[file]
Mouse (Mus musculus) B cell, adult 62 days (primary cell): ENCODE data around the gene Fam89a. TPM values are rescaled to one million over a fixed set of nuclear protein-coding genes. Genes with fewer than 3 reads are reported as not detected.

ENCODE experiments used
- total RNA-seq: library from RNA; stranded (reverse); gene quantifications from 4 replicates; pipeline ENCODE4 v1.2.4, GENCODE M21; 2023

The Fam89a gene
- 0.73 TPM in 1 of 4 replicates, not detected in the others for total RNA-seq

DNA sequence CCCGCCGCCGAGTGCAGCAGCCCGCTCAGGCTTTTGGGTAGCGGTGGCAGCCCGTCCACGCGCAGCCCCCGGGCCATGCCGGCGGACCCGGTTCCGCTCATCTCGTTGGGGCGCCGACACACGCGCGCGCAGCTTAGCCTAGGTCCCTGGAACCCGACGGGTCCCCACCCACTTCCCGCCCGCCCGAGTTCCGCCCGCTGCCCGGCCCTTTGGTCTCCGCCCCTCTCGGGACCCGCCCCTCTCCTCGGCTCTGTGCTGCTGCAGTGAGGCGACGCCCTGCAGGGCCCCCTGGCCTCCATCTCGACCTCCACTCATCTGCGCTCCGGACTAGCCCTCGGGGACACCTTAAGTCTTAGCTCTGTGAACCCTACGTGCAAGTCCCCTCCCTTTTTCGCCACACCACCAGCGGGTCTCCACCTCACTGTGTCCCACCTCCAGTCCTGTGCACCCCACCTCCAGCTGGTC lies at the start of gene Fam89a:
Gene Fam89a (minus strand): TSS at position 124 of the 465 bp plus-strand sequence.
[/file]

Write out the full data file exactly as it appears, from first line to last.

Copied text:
Mouse (Mus musculus) B cell, adult 62 days (primary cell): ENCODE data around the gene Fam89a. TPM values are rescaled to one million over a fixed set of nuclear protein-coding genes. Genes with fewer than 3 reads are reported as not detected.

ENCODE experiments used
- total RNA-seq: library from RNA; stranded (reverse); gene quantifications from 4 replicates; pipeline ENCODE4 v1.2.4, GENCODE M21; 2023

The Fam89a gene
- 0.73 TPM in 1 of 4 replicates, not detected in the others for total RNA-seq

DNA sequence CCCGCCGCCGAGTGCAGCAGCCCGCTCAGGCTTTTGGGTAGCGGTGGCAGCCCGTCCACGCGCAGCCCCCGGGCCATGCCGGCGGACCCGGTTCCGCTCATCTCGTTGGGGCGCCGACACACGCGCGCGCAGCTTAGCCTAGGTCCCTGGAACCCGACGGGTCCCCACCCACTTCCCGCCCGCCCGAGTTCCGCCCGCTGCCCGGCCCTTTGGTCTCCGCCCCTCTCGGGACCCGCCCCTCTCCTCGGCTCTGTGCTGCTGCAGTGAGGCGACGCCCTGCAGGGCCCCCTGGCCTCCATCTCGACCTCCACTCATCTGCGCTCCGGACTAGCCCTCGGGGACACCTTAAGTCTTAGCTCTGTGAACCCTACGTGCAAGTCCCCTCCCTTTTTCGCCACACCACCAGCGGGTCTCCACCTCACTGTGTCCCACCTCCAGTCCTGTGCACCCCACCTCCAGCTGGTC lies at the start of gene Fam89a:
Gene Fam89a (minus strand): TSS at position 124 of the 465 bp plus-strand sequence.